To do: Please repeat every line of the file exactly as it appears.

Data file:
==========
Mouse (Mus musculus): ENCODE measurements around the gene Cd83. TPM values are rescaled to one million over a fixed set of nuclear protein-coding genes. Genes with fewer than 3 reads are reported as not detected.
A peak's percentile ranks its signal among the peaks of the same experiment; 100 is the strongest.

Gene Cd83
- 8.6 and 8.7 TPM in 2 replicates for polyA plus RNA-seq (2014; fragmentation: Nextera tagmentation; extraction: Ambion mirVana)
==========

Mouse (Mus musculus): ENCODE measurements around the gene Cd83. TPM values are rescaled to one million over a fixed set of nuclear protein-coding genes. Genes with fewer than 3 reads are reported as not detected.
A peak's percentile ranks its signal among the peaks of the same experiment; 100 is the strongest.

Gene Cd83
- 8.6 and 8.7 TPM in 2 replicates for polyA plus RNA-seq (2014; fragmentation: Nextera tagmentation; extraction: Ambion mirVana)